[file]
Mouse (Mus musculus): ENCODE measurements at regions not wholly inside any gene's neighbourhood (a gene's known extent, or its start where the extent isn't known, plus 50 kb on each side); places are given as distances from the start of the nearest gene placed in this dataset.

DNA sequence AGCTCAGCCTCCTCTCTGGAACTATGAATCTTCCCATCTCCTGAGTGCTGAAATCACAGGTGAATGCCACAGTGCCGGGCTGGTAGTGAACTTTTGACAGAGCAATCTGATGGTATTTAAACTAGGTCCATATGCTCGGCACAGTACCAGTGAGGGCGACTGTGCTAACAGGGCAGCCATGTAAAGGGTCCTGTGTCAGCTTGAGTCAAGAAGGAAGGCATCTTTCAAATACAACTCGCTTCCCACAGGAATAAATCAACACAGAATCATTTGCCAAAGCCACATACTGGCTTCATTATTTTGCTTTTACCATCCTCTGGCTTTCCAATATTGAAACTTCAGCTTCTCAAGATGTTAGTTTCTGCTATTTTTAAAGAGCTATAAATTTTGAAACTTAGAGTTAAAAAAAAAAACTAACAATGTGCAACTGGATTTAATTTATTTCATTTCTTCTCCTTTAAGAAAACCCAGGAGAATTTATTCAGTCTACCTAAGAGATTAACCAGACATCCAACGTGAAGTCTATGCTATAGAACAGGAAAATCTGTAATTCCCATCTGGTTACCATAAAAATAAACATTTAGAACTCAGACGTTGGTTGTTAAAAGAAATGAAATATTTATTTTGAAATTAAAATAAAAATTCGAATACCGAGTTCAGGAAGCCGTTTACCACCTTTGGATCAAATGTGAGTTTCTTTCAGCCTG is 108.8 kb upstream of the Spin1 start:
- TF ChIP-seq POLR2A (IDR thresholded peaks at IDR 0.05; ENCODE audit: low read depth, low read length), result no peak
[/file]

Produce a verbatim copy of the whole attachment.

Mouse (Mus musculus): ENCODE measurements at regions not wholly inside any gene's neighbourhood (a gene's known extent, or its start where the extent isn't known, plus 50 kb on each side); places are given as distances from the start of the nearest gene placed in this dataset.

DNA sequence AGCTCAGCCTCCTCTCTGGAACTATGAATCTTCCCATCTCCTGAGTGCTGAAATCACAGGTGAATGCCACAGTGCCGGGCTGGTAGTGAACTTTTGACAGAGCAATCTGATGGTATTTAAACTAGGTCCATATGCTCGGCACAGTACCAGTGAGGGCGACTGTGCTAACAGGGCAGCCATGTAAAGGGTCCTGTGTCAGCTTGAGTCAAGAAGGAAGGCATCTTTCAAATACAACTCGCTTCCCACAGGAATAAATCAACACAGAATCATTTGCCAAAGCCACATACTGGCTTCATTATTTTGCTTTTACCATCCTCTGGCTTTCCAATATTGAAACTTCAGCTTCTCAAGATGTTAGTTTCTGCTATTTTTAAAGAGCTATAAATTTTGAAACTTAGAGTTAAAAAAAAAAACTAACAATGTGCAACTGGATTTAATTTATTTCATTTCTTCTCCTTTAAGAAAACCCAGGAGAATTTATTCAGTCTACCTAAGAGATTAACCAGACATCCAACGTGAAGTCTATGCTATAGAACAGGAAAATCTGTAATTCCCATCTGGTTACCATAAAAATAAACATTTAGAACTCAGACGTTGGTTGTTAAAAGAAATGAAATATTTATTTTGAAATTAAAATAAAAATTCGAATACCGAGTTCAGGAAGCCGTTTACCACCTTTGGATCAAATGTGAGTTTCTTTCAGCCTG is 108.8 kb upstream of the Spin1 start:
- TF ChIP-seq POLR2A (IDR thresholded peaks at IDR 0.05; ENCODE audit: low read depth, low read length), result no peak